IT will be no understatement to say the angst generated by two successive recent by-election losses for the Pakatan Harapan (PH) extends nationwide.
Suddenly, Sarawak PH, for example, which is in opposition at state level, seems to be on the defensive, as spokespeople representing those in the state government went to town offering their individual reasonings for why the by-election results went the way they did.
A common refrain has it that the federal government under PH has so far failed to deliver on its campaign promises. It is an axiom that political fortunes turn over how voters feel it in their pocketbooks.
If the previous Barisan Nasional (BN) government was turned out in large part over voter dissatisfaction with how prices had been sharply rising while incomes had hardly moved in tandem, the new government is now in the same quandary since prices of goods have apparently not come down to any appreciable degree within the past year.
The government therefore is, it has to be said, in a tight squeeze largely of its own making.
It may not be a stretch to argue, with the benefit of hindsight, that the move to make good on one of its key promises — to scrap the Goods and Services Tax (GST) — may have been a strategic blunder of far greater consequence than so far admitted.
The government may with justification say it had not expected our public finances to be in as bad a shape as it has since discovered but it surely cannot say it had not expected them to be bad.
That being so, was not abolishing GST a rather egregious case of shooting itself in the foot? In one fell swoop, it denied itself a neat and ready stream of cash when that has been in rather short supply at the national treasury.
The replacement Sales and Services Tax (SST) has been a rather poor substitute in plugging the funding gap that GST abolishment opened up.
Much was done to demonise the GST in the run-up to the last general election. It must have been one of the most populist moves, given how most advanced economies have talked up implementing a GST regime as a progressive move.
To be sure, implementing GST anywhere often calls for expending political capital and the previous government, whatever its many faults, found the courage to do so and was already taking the political punches for it.
Malaysia must have been singularly bizarre among countries to have implemented GST, only to see that rational act nullified by a change in government!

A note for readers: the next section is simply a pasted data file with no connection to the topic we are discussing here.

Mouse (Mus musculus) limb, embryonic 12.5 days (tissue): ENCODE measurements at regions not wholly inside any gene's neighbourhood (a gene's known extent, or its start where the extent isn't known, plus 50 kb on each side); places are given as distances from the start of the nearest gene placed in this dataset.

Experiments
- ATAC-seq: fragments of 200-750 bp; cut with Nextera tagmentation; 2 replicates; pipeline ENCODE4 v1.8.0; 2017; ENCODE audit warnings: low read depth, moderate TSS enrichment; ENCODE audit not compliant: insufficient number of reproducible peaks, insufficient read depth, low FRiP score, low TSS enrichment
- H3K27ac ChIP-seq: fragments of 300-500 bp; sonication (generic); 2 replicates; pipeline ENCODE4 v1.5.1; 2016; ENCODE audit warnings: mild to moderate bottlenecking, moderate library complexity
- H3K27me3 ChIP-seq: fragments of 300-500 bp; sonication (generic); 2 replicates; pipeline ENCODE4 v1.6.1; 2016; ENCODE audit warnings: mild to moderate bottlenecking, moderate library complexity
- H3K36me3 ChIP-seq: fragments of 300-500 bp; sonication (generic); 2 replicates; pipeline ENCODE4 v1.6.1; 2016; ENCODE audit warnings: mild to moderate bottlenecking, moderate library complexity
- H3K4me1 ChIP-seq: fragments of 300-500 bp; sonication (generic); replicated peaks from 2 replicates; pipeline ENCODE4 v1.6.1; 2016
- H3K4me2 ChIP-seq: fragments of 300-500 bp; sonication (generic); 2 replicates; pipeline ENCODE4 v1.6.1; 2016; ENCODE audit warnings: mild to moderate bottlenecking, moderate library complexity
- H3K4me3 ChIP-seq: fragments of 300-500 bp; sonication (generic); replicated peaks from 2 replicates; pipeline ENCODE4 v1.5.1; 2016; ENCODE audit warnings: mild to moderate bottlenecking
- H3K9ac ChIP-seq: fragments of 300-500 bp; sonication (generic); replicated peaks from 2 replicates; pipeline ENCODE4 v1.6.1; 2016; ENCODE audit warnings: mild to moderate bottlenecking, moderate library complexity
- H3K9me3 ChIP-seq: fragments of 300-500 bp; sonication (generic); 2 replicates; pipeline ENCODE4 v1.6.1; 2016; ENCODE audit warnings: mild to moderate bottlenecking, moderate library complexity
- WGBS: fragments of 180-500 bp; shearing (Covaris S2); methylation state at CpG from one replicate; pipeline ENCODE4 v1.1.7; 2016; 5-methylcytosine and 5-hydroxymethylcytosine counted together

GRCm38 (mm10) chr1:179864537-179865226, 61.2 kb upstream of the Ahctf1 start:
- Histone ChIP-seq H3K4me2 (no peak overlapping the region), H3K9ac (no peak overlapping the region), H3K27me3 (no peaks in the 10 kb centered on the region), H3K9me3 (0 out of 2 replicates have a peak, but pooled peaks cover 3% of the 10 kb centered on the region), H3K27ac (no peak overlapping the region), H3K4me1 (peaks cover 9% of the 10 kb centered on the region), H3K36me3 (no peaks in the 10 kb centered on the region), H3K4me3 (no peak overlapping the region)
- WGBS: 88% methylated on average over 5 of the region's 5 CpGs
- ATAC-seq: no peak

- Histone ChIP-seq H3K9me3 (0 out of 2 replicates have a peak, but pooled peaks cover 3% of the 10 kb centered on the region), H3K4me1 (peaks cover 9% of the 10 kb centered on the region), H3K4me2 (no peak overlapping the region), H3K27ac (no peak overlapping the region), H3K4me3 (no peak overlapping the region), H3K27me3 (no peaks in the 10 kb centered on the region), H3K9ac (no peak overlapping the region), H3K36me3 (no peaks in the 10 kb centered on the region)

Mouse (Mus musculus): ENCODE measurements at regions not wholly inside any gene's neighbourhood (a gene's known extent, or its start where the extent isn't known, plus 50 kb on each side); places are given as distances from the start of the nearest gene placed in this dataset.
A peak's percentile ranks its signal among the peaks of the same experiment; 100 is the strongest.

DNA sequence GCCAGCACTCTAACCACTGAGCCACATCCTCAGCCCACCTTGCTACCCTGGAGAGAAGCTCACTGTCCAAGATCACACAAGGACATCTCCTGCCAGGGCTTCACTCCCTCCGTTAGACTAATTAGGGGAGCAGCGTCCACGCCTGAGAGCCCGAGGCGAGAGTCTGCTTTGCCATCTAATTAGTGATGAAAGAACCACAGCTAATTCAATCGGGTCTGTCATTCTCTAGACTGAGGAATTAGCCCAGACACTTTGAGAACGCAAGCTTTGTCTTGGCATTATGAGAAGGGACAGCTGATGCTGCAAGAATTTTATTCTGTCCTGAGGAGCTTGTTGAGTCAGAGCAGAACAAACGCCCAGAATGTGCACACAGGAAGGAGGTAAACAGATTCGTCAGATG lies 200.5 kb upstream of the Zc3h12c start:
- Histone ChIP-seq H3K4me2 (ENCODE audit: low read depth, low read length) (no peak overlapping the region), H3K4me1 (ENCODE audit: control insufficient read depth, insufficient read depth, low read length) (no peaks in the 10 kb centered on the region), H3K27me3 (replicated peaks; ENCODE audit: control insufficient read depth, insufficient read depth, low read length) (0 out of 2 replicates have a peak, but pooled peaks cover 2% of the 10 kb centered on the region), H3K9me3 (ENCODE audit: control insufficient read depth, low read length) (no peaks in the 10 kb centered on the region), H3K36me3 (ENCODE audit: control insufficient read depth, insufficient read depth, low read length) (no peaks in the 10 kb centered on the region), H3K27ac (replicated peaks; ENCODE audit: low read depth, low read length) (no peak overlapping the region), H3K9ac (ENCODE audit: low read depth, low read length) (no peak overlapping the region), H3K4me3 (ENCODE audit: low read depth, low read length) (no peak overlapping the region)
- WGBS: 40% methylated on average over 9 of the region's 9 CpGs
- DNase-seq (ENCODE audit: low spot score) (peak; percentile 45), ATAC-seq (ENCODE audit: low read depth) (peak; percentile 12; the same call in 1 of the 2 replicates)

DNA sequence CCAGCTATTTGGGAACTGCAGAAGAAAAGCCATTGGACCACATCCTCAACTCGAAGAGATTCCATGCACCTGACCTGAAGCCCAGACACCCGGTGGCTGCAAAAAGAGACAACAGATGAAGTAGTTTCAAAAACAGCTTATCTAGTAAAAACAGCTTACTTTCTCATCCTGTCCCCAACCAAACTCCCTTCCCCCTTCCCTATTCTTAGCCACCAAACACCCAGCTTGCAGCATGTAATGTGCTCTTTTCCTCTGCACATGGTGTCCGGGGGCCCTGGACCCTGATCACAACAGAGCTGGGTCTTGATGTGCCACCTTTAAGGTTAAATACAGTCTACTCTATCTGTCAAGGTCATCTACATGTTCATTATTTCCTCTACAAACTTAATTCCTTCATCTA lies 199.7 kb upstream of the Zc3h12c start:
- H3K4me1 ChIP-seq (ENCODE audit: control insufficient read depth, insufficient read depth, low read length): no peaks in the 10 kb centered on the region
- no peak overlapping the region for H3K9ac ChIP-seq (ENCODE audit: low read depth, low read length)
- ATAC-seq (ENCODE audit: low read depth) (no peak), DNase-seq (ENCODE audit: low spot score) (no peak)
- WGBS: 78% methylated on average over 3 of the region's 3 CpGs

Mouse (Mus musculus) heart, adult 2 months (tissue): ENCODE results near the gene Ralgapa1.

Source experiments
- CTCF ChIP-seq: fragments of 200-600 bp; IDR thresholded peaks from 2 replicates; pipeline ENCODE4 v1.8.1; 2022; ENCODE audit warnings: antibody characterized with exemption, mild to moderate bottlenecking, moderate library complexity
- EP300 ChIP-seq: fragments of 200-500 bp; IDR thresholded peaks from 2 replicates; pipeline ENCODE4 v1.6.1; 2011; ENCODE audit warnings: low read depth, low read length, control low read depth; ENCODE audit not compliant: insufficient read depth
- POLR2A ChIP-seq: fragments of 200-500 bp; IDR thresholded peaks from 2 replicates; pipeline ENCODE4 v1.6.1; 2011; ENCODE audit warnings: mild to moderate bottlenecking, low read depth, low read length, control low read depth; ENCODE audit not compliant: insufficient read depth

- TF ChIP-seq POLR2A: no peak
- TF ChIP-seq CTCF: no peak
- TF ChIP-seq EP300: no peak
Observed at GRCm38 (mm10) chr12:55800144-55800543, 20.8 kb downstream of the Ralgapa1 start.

The irony is now seeing the PH government paying the political price for keeping one big promise that failed in bringing about perhaps an even more consequential promise: that GST abolishment will result in ordinary people enjoying generally lower prices.
The removal of GST has also not brought on the promised spike in overall business activities, something the government now seeks to blame on other plausible market-driving factors.
Worse may be to come. The government, hamstrung by self-constraining fiscal moves, is now mulling “expropriation” of highway concessionaires as the way to fulfil another major election promise: removing road tolls. “Expropriation” in this case, whatever its merits may be, may send a rather troubling signal to businesses and the market about the impulses driving our current economic policy-making.
There are admittedly many other reasons why a government elected barely a year ago seems to be outliving its political honeymoon. Everyone seems to have his or her pet theory or theories.
Quite a few not unnaturally cannot abide the fact that former prime minister Datuk Seri Najib Razak, now in deep legal trouble owing to the revelations related to the 1MDB scandal, has struck a popular chord and is drawing appreciative audiences wherever he goes.
A related angst is attributed to what is perceived by some as an unholy “marriage” of convenience between Umno and Pas under the guise of forging Malay/Bumiputra political unity.
Those who decry such political chicanery forget that politics is always the art of the possible. Its drawing power may be undiminished despite the political upset of 2018.
But perhaps too great a store has been set by this and the resulting angst overblown to the point of distraction.
2018 showed that popular economic disgruntlement might well have contributed more to the defeat of BN.
That potent sentiment may yet humble PH as well. Some recalibration of the thinking behind economic policy matters may be urgently needed.
The writer views developments in the nation, the region and the wider world from his vantage point in Kuching, Sarawak